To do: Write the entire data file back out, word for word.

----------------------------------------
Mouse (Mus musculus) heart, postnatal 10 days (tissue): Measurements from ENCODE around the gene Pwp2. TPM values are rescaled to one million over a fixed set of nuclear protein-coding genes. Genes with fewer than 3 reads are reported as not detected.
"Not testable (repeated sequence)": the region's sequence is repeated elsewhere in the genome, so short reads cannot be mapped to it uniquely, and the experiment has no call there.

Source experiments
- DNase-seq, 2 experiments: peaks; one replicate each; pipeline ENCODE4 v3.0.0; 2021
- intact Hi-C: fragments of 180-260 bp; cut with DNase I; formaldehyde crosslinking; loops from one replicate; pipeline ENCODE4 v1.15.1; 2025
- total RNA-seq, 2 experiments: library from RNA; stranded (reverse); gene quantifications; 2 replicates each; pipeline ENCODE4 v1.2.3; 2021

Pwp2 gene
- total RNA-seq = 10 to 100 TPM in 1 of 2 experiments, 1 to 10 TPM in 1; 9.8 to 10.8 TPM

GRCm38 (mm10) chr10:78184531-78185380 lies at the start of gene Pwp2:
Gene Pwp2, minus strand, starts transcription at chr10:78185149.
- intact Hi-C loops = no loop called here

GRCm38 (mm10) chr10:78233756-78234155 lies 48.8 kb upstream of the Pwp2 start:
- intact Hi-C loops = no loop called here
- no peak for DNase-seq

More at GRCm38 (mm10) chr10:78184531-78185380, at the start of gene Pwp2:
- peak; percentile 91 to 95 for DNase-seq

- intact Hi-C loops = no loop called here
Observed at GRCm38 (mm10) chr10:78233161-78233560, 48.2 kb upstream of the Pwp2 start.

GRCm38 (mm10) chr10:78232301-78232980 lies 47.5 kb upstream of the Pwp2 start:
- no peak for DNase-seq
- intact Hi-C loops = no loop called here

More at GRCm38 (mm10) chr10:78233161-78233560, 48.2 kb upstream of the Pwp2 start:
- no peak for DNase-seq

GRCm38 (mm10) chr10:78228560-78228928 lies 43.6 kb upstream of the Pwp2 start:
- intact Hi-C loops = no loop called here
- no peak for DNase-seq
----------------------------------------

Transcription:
Mouse (Mus musculus) heart, postnatal 10 days (tissue): Measurements from ENCODE around the gene Pwp2. TPM values are rescaled to one million over a fixed set of nuclear protein-coding genes. Genes with fewer than 3 reads are reported as not detected.
"Not testable (repeated sequence)": the region's sequence is repeated elsewhere in the genome, so short reads cannot be mapped to it uniquely, and the experiment has no call there.

Source experiments
- DNase-seq, 2 experiments: peaks; one replicate each; pipeline ENCODE4 v3.0.0; 2021
- intact Hi-C: fragments of 180-260 bp; cut with DNase I; formaldehyde crosslinking; loops from one replicate; pipeline ENCODE4 v1.15.1; 2025
- total RNA-seq, 2 experiments: library from RNA; stranded (reverse); gene quantifications; 2 replicates each; pipeline ENCODE4 v1.2.3; 2021

Pwp2 gene
- total RNA-seq = 10 to 100 TPM in 1 of 2 experiments, 1 to 10 TPM in 1; 9.8 to 10.8 TPM

GRCm38 (mm10) chr10:78184531-78185380 lies at the start of gene Pwp2:
Gene Pwp2, minus strand, starts transcription at chr10:78185149.
- intact Hi-C loops = no loop called here

GRCm38 (mm10) chr10:78233756-78234155 lies 48.8 kb upstream of the Pwp2 start:
- intact Hi-C loops = no loop called here
- no peak for DNase-seq

More at GRCm38 (mm10) chr10:78184531-78185380, at the start of gene Pwp2:
- peak; percentile 91 to 95 for DNase-seq

- intact Hi-C loops = no loop called here
Observed at GRCm38 (mm10) chr10:78233161-78233560, 48.2 kb upstream of the Pwp2 start.

GRCm38 (mm10) chr10:78232301-78232980 lies 47.5 kb upstream of the Pwp2 start:
- no peak for DNase-seq
- intact Hi-C loops = no loop called here

More at GRCm38 (mm10) chr10:78233161-78233560, 48.2 kb upstream of the Pwp2 start:
- no peak for DNase-seq

GRCm38 (mm10) chr10:78228560-78228928 lies 43.6 kb upstream of the Pwp2 start:
- intact Hi-C loops = no loop called here
- no peak for DNase-seq